Farmers brought tractors and trailers onto France’s A1 motorway – normally one of Europe’s busiest roads – as part of a movement calling for less regulation and greater protection from international competition.

The expansion of the protests brought a renewed focus on the Paris Agriculture Show, and unavoidable pressure on the government ministers attending the event, one of the biggest farming fairs in the world.

This year’s edition, which was held in February, drew more than 600,000 people.

The French president traditionally inaugurates the show on its opening day. This year, President Emmanuel Macron did not get a warm welcome.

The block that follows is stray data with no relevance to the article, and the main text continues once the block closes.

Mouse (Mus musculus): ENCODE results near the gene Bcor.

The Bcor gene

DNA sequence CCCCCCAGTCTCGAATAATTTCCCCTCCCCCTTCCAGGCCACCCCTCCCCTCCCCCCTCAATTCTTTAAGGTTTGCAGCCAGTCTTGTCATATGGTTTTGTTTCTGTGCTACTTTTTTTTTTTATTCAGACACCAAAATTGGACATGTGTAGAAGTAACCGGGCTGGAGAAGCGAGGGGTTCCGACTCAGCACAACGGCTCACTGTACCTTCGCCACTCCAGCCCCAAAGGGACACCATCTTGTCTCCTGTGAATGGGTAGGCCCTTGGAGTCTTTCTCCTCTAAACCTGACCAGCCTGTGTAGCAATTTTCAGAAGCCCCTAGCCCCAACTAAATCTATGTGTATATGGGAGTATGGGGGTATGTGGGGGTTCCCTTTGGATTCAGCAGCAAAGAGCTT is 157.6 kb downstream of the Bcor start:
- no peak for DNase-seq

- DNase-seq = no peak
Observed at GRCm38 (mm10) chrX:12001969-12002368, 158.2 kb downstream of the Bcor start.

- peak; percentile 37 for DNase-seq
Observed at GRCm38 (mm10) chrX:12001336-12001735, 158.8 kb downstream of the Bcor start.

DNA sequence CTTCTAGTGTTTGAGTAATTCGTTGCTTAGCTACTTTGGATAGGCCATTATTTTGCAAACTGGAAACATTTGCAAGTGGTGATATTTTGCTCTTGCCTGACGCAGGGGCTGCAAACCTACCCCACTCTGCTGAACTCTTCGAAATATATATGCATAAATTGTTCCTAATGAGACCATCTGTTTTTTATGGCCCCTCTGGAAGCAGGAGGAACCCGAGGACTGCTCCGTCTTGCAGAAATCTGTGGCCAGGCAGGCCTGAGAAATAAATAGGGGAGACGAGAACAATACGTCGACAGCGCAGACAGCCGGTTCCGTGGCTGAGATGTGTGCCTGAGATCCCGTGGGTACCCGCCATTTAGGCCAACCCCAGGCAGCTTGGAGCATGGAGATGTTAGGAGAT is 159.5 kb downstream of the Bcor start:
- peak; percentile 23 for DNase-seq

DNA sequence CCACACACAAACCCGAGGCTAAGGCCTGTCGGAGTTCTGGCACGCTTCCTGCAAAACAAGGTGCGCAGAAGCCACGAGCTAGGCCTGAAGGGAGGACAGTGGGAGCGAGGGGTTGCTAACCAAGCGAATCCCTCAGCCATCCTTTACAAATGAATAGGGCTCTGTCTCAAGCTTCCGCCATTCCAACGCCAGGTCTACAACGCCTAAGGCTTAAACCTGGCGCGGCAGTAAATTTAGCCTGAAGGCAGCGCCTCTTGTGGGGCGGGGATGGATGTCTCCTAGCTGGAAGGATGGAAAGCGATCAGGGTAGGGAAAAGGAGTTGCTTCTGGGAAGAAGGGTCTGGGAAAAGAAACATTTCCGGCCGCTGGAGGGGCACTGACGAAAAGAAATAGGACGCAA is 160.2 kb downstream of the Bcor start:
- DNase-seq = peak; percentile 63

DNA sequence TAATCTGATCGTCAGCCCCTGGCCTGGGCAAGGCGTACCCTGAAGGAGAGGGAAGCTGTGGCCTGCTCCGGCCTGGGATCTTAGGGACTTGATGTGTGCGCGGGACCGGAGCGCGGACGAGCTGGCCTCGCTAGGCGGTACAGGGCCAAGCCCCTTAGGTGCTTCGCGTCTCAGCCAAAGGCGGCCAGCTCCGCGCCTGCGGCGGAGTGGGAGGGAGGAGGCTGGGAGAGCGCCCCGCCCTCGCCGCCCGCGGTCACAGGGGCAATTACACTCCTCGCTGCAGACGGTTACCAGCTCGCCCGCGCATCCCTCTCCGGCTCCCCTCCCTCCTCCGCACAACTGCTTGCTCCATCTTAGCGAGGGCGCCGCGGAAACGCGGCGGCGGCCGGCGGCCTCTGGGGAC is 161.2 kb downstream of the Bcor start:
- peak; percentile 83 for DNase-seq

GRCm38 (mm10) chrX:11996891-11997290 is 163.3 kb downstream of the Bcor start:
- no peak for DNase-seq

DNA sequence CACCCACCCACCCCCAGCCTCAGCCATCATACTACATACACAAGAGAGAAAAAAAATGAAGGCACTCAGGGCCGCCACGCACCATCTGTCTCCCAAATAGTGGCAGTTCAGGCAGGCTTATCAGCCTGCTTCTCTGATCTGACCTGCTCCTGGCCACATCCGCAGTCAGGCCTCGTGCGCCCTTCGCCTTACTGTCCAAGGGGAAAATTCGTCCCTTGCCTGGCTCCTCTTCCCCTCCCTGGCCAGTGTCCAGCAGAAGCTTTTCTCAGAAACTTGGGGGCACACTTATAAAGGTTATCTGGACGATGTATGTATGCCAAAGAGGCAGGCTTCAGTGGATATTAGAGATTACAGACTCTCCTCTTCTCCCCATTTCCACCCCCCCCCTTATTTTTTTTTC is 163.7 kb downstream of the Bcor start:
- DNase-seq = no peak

French prime minister Gabriel Attal has since announced new financial support for farmers, bans on some imports treated with pesticides, and a pledge to write the principle of “food sovereignty” into law.

Farmers such as Mr Christophe Rieunau, a cattle farmer in Sainte Gemme in the south of France, know steps must be taken to future-proof their sector.

Mr Rieunau said the build-up of crises, droughts, the green transition, the effects of the war in Ukraine and high inflation, have taken their toll on countryside communities like his.


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